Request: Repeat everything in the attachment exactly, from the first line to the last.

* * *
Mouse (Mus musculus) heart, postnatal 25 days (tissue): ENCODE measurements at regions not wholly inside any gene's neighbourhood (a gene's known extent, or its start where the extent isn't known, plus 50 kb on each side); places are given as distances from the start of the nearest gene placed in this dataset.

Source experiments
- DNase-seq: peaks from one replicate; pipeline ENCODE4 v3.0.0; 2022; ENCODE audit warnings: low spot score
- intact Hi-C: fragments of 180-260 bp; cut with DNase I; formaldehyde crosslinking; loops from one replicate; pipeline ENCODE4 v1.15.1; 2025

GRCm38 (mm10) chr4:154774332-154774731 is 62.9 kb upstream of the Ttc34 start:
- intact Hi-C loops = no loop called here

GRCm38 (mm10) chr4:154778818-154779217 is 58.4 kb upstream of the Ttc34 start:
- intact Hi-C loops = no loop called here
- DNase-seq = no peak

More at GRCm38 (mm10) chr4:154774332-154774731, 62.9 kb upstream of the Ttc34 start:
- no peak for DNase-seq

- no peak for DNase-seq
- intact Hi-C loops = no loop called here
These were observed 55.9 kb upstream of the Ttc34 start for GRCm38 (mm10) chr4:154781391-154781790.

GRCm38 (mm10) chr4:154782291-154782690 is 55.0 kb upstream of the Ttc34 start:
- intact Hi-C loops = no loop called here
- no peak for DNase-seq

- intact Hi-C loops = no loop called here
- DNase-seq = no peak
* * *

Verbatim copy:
Mouse (Mus musculus) heart, postnatal 25 days (tissue): ENCODE measurements at regions not wholly inside any gene's neighbourhood (a gene's known extent, or its start where the extent isn't known, plus 50 kb on each side); places are given as distances from the start of the nearest gene placed in this dataset.

Source experiments
- DNase-seq: peaks from one replicate; pipeline ENCODE4 v3.0.0; 2022; ENCODE audit warnings: low spot score
- intact Hi-C: fragments of 180-260 bp; cut with DNase I; formaldehyde crosslinking; loops from one replicate; pipeline ENCODE4 v1.15.1; 2025

GRCm38 (mm10) chr4:154774332-154774731 is 62.9 kb upstream of the Ttc34 start:
- intact Hi-C loops = no loop called here

GRCm38 (mm10) chr4:154778818-154779217 is 58.4 kb upstream of the Ttc34 start:
- intact Hi-C loops = no loop called here
- DNase-seq = no peak

More at GRCm38 (mm10) chr4:154774332-154774731, 62.9 kb upstream of the Ttc34 start:
- no peak for DNase-seq

- no peak for DNase-seq
- intact Hi-C loops = no loop called here
These were observed 55.9 kb upstream of the Ttc34 start for GRCm38 (mm10) chr4:154781391-154781790.

GRCm38 (mm10) chr4:154782291-154782690 is 55.0 kb upstream of the Ttc34 start:
- intact Hi-C loops = no loop called here
- no peak for DNase-seq

- intact Hi-C loops = no loop called here
- DNase-seq = no peak